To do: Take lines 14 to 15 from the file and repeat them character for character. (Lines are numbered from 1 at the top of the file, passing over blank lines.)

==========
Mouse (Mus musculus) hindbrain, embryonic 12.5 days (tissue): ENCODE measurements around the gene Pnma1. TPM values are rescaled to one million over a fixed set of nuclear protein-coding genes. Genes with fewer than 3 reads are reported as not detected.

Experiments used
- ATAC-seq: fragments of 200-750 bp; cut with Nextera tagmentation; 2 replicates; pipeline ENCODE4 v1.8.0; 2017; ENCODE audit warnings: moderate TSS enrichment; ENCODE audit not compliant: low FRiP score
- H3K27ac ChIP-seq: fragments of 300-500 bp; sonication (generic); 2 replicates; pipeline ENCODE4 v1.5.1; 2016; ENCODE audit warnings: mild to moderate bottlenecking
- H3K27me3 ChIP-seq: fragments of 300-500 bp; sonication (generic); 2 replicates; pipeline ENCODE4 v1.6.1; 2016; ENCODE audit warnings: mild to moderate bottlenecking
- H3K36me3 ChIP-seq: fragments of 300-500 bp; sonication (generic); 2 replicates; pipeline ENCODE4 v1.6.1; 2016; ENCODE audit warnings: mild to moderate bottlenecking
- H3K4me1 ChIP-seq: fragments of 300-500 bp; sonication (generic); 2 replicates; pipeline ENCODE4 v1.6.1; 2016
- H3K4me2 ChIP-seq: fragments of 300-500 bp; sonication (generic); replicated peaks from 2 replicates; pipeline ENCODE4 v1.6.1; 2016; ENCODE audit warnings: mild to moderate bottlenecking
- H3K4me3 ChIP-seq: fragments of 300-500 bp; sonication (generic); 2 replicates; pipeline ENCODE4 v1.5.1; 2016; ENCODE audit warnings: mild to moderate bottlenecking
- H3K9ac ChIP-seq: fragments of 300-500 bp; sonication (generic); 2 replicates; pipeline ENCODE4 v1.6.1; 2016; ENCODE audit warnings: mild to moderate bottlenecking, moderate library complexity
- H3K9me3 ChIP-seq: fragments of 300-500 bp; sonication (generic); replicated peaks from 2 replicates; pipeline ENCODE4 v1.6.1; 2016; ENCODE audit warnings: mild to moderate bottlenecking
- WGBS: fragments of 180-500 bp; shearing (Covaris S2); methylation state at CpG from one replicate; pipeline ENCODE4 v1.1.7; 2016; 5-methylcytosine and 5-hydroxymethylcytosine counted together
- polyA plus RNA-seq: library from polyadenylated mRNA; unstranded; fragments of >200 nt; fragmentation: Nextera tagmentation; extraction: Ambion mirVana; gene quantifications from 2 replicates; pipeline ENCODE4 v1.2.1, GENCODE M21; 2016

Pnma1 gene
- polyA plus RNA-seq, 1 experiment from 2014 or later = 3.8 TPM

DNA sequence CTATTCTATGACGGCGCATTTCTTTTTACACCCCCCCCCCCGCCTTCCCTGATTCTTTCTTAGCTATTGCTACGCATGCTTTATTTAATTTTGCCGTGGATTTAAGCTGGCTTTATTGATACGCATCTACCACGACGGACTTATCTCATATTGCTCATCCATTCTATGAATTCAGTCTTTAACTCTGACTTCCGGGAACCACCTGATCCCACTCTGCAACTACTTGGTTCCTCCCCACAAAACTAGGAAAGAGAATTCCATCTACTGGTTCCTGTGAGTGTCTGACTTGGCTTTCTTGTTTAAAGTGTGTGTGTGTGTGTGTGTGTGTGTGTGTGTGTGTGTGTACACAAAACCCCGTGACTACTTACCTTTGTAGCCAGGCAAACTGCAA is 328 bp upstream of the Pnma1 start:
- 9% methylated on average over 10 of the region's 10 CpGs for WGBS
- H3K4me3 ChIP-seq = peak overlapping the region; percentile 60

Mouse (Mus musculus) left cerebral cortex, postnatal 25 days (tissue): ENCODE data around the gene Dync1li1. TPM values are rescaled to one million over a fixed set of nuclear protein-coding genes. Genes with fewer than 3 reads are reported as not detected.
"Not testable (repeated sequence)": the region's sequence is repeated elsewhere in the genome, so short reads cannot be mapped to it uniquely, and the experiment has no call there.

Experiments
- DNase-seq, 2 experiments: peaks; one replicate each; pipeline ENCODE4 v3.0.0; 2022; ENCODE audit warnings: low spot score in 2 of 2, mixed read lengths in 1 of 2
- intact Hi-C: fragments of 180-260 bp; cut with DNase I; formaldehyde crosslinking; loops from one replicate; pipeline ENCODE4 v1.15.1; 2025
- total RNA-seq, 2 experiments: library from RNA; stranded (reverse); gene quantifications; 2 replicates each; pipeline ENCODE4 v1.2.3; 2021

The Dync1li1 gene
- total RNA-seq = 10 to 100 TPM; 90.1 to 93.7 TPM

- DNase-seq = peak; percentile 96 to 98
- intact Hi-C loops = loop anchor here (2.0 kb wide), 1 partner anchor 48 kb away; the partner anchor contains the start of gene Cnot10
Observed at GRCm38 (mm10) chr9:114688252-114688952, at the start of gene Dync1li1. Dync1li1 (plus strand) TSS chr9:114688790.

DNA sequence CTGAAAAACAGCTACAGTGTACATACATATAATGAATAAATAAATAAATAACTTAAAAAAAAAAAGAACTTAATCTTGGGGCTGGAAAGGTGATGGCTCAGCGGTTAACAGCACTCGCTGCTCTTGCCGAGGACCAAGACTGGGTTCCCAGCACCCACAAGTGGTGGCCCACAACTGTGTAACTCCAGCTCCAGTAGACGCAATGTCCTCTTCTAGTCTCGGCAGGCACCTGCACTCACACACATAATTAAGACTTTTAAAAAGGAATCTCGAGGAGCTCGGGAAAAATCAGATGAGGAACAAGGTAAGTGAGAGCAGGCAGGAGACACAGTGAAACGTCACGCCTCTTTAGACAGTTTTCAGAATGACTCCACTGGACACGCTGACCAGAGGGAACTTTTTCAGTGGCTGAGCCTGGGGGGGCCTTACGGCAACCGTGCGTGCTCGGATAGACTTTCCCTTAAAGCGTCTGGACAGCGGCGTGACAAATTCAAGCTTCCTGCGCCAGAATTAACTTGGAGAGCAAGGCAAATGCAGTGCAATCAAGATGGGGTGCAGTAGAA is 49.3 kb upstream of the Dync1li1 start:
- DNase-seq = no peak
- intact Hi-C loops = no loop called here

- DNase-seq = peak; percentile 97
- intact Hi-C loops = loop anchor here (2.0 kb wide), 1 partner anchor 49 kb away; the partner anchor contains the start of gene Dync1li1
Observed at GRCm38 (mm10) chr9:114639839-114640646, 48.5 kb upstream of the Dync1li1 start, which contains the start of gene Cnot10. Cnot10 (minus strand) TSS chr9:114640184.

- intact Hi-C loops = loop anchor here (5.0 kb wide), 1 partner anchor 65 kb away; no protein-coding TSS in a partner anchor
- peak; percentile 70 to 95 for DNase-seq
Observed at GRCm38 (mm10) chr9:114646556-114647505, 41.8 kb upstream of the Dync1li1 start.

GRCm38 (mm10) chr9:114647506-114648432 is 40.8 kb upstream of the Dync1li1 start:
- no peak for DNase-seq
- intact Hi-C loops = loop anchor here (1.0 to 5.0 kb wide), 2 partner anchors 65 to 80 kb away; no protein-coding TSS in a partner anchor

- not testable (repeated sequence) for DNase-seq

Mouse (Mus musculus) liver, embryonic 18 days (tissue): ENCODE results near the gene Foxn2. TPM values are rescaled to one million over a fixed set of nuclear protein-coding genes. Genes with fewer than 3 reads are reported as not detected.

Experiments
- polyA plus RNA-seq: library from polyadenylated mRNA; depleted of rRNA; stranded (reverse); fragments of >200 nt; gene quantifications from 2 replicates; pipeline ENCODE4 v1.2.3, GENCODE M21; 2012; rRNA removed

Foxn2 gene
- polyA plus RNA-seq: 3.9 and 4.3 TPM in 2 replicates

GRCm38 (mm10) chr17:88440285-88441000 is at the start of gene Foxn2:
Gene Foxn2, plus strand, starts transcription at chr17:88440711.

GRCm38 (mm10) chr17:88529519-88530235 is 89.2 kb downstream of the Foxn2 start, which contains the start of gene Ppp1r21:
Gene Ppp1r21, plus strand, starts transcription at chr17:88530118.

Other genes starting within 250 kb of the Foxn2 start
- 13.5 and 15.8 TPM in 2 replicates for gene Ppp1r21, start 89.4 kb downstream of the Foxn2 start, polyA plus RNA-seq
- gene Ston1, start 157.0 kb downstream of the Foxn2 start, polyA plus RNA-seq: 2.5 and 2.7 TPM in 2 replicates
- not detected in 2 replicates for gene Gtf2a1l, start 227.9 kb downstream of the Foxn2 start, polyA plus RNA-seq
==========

Pnma1 gene
- polyA plus RNA-seq, 1 experiment from 2014 or later = 3.8 TPM